Thus, for the full year, management expects to achieve an adjusted pre-tax margin of about 12%, roughly in line with its 2019 result of 11.9%. Importantly, that estimate assumes an average fuel price of $2.05 per gallon: significantly higher than recent market prices. If fuel prices remain low, there could be upside to Spirit's 2020 margin target.

Investors and analysts are skeptical

The new year has just begun, and the airline business can be quite volatile: Fuel prices, demand, and the competitive environment can all change on a dime. As such, there's obviously a good deal of uncertainty behind Spirit Airlines' confident full-year outlook.

Clearly, analysts and investors don't believe management. Spirit Airlines stock fell nearly 4% on Thursday after the earnings report and guidance came out. Meanwhile, analysts are calling for full-year EPS of $5.39, up modestly year over year. Management's guidance implies that EPS would be more than 10% higher than that figure, potentially surpassing $6.

However, Spirit Airlines' low valuation leaves a huge margin of safety for investors. In fact, the stock now trades for just seven times the earnings implied by management's 2020 guidance. Considering Spirit's industry-leading cost structure and massive long-term growth opportunities, Spirit Airlines shares have a ton of upside even if the budget carrier's earnings growth does slow or even pause, this year.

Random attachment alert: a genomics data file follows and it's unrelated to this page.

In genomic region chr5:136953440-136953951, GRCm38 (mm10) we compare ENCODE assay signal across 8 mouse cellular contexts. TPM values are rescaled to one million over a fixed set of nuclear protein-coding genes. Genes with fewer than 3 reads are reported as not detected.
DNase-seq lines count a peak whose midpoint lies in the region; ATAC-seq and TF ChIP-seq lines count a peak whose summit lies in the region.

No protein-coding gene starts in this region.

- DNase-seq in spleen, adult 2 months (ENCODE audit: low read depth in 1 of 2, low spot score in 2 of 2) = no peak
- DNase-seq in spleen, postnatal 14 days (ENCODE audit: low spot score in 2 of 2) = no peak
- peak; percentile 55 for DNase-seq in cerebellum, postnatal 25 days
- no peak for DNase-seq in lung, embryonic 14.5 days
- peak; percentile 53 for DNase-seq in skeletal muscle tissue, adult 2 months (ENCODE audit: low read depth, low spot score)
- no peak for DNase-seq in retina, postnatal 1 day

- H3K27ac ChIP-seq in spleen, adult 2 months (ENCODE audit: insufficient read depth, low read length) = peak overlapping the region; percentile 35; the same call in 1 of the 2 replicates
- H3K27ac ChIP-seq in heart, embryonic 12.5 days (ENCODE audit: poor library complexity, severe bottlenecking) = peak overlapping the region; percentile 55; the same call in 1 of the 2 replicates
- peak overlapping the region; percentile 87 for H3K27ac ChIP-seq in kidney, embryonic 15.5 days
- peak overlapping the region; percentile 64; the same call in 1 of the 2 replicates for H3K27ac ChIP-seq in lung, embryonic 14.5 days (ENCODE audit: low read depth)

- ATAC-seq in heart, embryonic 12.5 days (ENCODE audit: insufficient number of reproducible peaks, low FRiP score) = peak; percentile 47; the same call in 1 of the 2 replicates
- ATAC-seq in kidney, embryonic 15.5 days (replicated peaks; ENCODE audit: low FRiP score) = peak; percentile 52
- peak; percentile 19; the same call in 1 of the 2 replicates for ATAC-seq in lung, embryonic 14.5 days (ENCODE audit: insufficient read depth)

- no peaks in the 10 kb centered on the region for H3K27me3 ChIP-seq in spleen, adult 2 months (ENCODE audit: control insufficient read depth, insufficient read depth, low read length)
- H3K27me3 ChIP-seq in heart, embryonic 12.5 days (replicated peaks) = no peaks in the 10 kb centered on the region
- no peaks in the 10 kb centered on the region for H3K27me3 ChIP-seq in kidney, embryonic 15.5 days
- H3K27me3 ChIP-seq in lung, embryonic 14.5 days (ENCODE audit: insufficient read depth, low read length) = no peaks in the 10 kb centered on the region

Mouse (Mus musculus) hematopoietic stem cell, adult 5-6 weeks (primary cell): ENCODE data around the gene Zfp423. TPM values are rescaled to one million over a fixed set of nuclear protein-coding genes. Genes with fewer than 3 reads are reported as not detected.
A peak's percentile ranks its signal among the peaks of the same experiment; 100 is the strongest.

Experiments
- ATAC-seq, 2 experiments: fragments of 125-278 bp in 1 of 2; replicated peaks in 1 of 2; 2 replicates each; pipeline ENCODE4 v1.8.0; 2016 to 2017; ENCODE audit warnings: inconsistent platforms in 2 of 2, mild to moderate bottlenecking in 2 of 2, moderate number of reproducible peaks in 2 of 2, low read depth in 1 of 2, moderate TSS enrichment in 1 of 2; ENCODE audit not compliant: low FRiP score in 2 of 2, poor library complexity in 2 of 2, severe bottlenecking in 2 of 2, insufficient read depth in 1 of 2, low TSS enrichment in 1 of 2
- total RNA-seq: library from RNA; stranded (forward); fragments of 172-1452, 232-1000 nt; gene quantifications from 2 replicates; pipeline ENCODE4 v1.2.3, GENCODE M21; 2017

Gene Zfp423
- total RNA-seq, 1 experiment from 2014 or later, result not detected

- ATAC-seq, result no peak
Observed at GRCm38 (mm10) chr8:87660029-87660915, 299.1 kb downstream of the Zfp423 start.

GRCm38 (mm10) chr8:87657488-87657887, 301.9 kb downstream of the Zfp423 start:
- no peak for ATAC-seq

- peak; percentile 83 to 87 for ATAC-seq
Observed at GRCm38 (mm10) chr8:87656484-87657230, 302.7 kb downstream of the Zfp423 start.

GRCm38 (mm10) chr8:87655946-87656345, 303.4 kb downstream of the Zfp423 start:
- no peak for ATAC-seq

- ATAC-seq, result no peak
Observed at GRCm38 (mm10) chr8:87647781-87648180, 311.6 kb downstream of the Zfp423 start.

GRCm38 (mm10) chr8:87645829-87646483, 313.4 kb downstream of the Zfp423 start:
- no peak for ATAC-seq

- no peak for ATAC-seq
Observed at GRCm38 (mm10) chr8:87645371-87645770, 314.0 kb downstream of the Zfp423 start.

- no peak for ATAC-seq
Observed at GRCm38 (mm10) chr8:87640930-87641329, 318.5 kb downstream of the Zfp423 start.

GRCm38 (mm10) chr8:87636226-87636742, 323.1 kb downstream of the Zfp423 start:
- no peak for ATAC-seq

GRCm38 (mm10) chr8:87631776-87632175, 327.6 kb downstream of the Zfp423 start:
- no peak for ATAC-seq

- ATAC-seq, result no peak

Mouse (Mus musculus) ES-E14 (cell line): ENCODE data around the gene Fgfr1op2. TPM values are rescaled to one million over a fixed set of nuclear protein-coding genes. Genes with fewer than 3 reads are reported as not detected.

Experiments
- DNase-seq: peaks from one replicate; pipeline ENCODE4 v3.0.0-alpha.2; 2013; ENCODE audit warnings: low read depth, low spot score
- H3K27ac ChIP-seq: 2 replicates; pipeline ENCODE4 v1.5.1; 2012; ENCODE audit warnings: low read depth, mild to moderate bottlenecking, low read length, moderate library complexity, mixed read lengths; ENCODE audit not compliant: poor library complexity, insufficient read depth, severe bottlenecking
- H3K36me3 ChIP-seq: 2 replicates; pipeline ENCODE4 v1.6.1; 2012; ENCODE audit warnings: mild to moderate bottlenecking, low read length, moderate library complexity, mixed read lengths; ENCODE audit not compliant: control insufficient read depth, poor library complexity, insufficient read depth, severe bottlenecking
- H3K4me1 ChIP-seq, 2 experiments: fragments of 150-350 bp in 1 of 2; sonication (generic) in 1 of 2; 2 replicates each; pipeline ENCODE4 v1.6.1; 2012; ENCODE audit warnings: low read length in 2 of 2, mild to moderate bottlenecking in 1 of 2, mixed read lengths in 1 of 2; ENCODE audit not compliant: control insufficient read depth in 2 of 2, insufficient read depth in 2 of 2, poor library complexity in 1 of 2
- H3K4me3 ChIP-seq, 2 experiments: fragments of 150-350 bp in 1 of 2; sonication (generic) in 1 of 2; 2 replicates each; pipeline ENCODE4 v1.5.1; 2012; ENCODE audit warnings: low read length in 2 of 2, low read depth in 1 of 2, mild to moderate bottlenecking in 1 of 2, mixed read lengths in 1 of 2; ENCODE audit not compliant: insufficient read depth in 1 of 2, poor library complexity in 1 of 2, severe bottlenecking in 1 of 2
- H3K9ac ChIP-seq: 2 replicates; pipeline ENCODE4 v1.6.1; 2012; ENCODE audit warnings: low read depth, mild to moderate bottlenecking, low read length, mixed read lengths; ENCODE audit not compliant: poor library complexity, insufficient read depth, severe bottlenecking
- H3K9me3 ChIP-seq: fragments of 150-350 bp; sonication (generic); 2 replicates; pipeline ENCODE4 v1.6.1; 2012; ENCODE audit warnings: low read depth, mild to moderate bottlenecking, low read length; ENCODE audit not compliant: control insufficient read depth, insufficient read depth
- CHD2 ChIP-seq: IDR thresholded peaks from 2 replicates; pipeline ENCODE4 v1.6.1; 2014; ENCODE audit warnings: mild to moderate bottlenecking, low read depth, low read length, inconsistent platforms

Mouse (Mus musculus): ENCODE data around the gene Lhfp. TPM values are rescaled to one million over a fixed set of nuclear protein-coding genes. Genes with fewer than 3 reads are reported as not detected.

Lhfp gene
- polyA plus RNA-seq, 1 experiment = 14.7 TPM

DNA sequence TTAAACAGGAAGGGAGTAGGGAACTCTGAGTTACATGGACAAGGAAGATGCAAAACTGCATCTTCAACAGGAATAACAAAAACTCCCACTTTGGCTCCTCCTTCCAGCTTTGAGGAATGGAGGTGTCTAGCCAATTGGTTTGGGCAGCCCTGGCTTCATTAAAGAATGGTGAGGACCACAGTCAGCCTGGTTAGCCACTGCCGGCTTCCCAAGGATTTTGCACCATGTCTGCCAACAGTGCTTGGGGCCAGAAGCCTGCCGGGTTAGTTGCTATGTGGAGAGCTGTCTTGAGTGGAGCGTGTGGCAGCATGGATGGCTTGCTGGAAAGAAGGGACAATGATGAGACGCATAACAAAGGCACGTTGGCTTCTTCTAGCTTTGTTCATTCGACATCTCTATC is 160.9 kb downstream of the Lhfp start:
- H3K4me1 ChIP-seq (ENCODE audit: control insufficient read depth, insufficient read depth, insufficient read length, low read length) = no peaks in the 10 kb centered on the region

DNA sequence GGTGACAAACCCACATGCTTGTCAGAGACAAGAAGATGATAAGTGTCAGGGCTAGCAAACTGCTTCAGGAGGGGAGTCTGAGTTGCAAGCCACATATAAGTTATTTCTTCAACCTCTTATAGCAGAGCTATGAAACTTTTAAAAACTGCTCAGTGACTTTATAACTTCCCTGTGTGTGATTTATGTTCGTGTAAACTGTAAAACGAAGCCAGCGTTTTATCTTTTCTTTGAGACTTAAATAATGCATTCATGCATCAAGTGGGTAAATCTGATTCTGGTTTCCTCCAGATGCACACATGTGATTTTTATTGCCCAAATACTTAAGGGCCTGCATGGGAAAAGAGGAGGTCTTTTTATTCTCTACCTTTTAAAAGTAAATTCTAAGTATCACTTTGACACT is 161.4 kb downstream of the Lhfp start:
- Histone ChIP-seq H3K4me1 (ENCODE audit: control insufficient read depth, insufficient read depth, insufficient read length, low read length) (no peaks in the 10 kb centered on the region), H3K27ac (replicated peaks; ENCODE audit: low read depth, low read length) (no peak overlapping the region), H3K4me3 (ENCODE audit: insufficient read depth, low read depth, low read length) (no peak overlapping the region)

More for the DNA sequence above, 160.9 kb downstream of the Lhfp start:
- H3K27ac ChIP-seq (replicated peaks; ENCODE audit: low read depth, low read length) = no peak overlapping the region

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Adam Levine-Weinberg owns shares of Spirit Airlines. The Motley Fool owns shares of and recommends Spirit Airlines. The Motley Fool has a disclosure policy.

The views and opinions expressed herein are the views and opinions of the author and do not necessarily reflect those of Nasdaq, Inc.